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Tuesday, 4 January 2011

The VAT increase is here...

Yes, unfortunately it is.

From today, VAT has increased from 17.5% to 20%. Chancellor George Osborne has defended the move, arguing that it would boost employment and that it was preferable to increasing income tax. He went as far as to say that "if you look at the population and how much they spend, then VAT is progressive."

Well, he's wrong on both counts. Increasing VAT would have at best a marginal impact on boosting employment and may in fact have the reverse effect; increasing income tax to those on the higher threshold may well be preferable to many than a VAT hike. It's simply not true to say that VAT is progressive, especially when the basic fact that lower income families spend a greater proportion of their income is taken into account. He's also hypocritical: the Tories promised prior to the election that they would not increase VAT for quite sensible reasons (not least that it was inherently unfair) and it is plainly inconsistent of Osborne to defend his actions ideologically.

The VAT increase was of course part of Osborne's emergency budget that was paraded as "fair" and "progressive" when it was evidently anything but. Unfortunately, Osborne's defense of his policy simply plays into Labour's hands: Ed Miliband has already pointed out that "David Cameron admitted before the election that VAT rises are unfair...he should come out and apologise for misleading the British people." Alan Johnson has also attacked the chancellor, saying "this is a broken promise - this was the big issue of the general election campaign."

Actually, Alan, I'm not so sure that VAT was the big issue of the election campaign, but the point being made is hard to argue with. The Conservatives made a promise they haven't kept. The Liberal Democrats, also opposed to increasing VAT in principle, supported Osborne's budget - even if they managed to tweak it positively in some respects.

The Labour Party is keen to claim that there is an ideological basis for the cuts. This is why Osborne should be careful in how he defends them. If he attempts, as he has done, to justify them on principle as a means of achieving a fairer society he is not only being disingenuous but playing into Labour's hands. However, if he argues that the cuts are a painful necessity in tackling the budget deficit, this will be a welcome step in taking the argument to Labour. How can Labour take the moral high ground when it firstly created the mess and now paints all means of cleaning it up as unethical while refusing to unveil what its own cuts would have been?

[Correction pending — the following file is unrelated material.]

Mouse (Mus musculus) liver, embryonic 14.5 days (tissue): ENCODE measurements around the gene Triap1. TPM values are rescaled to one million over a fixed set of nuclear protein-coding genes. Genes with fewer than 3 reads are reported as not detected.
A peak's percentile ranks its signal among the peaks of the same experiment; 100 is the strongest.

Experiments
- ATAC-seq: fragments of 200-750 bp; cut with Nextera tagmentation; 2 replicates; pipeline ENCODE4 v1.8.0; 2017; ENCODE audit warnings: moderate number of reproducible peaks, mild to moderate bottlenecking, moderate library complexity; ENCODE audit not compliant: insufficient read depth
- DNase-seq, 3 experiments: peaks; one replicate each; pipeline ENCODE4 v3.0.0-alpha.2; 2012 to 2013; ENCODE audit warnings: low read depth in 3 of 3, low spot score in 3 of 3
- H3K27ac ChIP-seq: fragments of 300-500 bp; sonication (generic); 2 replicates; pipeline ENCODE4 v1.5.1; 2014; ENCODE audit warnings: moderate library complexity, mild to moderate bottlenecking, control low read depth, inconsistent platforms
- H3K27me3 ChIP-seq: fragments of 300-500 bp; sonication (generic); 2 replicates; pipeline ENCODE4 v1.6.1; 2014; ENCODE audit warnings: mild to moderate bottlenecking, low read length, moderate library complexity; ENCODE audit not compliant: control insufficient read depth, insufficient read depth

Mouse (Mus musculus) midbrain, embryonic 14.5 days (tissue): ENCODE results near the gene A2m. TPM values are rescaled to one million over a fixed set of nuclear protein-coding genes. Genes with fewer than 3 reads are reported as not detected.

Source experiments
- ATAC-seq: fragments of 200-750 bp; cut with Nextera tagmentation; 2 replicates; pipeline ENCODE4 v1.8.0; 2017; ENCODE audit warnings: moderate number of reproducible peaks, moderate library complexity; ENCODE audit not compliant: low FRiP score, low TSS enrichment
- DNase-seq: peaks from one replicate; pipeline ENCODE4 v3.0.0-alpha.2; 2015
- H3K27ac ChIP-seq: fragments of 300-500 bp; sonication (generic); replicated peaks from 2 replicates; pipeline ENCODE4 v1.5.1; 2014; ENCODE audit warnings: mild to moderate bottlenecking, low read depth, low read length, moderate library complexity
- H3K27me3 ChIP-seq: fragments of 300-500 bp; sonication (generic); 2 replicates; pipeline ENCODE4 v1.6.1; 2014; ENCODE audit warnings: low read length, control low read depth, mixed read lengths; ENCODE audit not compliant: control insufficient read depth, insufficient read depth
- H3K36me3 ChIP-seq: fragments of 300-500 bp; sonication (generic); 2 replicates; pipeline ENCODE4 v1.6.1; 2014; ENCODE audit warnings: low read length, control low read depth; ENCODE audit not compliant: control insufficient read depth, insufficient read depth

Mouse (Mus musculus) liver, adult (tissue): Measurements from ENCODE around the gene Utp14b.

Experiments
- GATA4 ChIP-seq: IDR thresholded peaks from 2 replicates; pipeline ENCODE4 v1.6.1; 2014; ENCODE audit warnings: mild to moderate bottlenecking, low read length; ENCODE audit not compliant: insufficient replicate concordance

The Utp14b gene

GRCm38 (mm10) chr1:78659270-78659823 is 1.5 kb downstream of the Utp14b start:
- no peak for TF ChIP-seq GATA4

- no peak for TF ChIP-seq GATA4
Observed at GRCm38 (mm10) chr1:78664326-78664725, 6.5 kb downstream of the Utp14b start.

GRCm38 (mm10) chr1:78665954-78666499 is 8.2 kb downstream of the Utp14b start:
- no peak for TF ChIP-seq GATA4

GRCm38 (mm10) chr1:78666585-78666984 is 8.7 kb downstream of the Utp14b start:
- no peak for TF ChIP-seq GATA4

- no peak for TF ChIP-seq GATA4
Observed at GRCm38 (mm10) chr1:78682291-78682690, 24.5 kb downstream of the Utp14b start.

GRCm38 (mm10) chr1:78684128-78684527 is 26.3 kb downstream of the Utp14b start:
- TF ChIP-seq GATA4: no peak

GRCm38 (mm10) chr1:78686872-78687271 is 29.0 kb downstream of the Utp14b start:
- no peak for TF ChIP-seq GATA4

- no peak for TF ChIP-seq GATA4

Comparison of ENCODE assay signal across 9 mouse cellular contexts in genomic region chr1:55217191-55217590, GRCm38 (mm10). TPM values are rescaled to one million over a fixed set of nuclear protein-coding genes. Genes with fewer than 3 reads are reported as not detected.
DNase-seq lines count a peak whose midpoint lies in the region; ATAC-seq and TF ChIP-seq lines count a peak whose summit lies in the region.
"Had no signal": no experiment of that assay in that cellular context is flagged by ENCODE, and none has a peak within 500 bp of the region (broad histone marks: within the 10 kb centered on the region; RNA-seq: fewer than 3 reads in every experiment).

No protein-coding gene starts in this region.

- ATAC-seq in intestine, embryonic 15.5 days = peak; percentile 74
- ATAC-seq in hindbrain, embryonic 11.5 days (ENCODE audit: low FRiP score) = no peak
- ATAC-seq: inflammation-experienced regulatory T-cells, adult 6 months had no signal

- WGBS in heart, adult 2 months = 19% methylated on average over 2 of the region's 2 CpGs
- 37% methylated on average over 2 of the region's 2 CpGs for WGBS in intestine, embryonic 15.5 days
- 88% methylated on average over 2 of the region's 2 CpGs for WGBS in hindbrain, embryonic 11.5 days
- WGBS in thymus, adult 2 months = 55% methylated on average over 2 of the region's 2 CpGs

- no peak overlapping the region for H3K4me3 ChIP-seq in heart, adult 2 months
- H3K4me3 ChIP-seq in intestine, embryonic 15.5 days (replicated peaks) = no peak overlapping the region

Also, the public understand when actions are being taken in the public interest. Like most Liberal Democrats, I did not come into politics to support an unfair increase in VAT. I don't support it. I don't like it. But I support the rationale behind it: to overcome the effects of Labour's excessive spending and the inefficient way it managed the economy.

I have read many people's thoughts on this issue. The blogosphere is full of talk of doom, gloom and catastrophe. I will agree with those who skilfully demonstrate that the VAT increase will disproportionately affect those at the bottom, but I can not accept the facile arguments of those who predict this will severely cripple the economy or create widespread poverty. Just as Alistair Darling's temporary VAT cut (of 2.5% to 15%) had a very limited impact in stimulating the economy, I would expect an increase of 2.5% to have a similarly negligible effect - at least when compared with Darling's proposed National Insurance hike which would, by Labour's admission, have cost 75,000 jobs for a mere £3 billion benefit.

Osborne deserves some credit for his attempts to come to terms with the budget deficit which is, after all, Labour's legacy. However, he deserves less credit for the means by which he is doing so. He has been less than honest and less than fair. There were alternatives to the VAT increase at his disposal, but he refused to use them.

Labour, however, should not be allowed the opportunity to gloat at the coalition's expense. Its entire economic policy was built on dishonest premises and a commitment to excessive borrowing. Brown, Darling, Miliband et al have demonstrated that they can not be trusted to run the economy and clearly have nothing valuable to contribute to Britain's recovery. Perhaps Labour should be reminded that if people are suffering in the current economic climate it is they who are primarily responsible.

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